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I want a new mini pump that can give me 80psi or more. Anyone tried the Lezyne micro floor drive mini pump? A tad bulky but should be OK for training. The mini floor pump idea might work well.
Or any other suggestions would be welcome. I may try a CO2 inflator which I've not tried before.
Out of interest does anyone know if there is a difference between that pump and last years model the carbon drive 3 mini ABS pump?
I couldn't possibly have a pump attached to a bike. That's personal preference though.
(I did search 'mini pump' and there's not much in the last year)
(I carry CO2 as the first line of defense.)
http://www.blackburndesign.com/pumps/ai ... MdgAuRIizk
get the add-on pen gauge, you need to check it against a trusted pressure gauge to see how to read it as there're various possible interpretations, it can stick a bit, especially when new, tapping it sharply helps
only downside is the cf doesn't conduct heat well, so the metal end gets extremely hot, especially in summer
lezyne micro floor drive hp will also do 120psi, but is bulkier/heavier, again get the version with the pen gauge
in both cases the hose makes it easier to apply oomph to the pump without such a risk to valve/spokes if you slip
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... and wasteful(1), and short-lasting (2), and costly(3), and limited(4)
So therefore mini-pump > C02 pump unless you're in a short (less than 100km) race w/o support.
1. The amount of energy needed to create each cartridge, fill it with compressed air, ship it to your door all for one use is ridiculous. Only a very small percentage are actually ever recycled, the majority end up in landfills. Those that are recycled for metal content do not simply get re-filled: an entirely new cartridge has to be created for new sales, they are not re-used, along with all the energy needed to make that possible. Using compressed air cartridges is a bit of a 'f*ck you' to the planet when there are better, more intelligent resources available that are efficient, reusable, and longer lasting.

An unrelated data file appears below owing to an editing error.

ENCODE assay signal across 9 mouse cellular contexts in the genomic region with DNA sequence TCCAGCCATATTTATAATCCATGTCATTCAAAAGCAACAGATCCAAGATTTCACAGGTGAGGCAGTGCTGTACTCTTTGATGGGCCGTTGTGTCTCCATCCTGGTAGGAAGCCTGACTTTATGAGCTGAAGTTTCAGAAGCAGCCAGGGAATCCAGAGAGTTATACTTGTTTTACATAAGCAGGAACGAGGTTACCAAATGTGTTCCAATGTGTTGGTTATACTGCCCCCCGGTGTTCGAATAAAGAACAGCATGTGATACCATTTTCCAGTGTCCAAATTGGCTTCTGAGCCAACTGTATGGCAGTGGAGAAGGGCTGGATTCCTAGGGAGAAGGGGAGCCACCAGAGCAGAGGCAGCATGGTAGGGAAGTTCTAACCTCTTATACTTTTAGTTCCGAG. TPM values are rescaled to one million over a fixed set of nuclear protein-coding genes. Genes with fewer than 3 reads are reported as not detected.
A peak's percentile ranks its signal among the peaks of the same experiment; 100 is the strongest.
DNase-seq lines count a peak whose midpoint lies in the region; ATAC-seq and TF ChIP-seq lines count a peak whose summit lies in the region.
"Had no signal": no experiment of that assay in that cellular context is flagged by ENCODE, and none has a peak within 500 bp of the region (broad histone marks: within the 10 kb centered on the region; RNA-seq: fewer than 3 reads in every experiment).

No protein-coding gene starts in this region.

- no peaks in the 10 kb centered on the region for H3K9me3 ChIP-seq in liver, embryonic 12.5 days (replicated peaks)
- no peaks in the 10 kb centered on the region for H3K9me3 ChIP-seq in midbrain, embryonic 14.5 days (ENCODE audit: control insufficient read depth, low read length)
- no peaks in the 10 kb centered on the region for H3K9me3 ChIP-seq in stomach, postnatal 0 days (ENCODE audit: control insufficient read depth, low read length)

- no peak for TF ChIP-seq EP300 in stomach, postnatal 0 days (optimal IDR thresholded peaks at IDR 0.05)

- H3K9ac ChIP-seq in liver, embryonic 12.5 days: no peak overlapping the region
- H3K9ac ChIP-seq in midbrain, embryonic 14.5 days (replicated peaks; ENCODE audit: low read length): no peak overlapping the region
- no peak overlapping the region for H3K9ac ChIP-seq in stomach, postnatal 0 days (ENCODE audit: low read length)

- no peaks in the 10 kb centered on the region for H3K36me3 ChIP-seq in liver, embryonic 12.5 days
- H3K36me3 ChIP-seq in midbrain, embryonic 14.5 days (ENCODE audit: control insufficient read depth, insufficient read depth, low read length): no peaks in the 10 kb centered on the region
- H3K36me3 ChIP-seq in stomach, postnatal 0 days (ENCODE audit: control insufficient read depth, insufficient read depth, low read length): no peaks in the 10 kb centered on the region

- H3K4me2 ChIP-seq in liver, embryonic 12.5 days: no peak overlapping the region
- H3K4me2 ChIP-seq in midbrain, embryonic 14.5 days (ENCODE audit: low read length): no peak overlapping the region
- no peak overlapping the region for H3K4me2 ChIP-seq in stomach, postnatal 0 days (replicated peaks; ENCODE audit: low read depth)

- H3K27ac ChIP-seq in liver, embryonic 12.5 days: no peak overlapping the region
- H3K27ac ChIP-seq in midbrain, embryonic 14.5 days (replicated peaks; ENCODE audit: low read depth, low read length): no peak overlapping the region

2. C02 leaves the tube faster than normal air mixture. Ever get a flat 100mi in with another 100mi to go? Your best bet is use a mini-pump or pray that someone has a floor pump in your near future.
3. Shit costs money, yo. One mini-pump = $45, years of use and no-limit to the amount of tubes it can pump up. Cartridges are a cost per use (and waste per use)
4. How many cartridges are you willing to carry on an extended ride? What if one releases gas through a poor valve connection? That's one less. A mini-pump is not limited in usage, and it's only one unit you have to carry - not a quantity of units.
Besides - use a mini-pump and give your arms a little exercise, eh? If you're properly fit and a well balanced athlete as you think you should be, getting a TopPeak Micro CF up to 120psi really isn't that big of a deal.
MileHighMark wrote:The Lezyne road model mini works quite well. Also less likely to damage the valve.
I have a Lezyne minipump and it's the best minipump I've used. The hose between pump and valve does indeed isolate the valve from unintended heavyhandedness plus it means the entire length of the barrel can be used for pumping air. Bear in mind that any minipump needs a large number of strokes to get anywhere near 100psi so there is a slight upper body workout there. Accept minipumps as get-you-home devices, not workshop tools for prepping your bike to perfection.
(Good post above re CO2 cartridges!)
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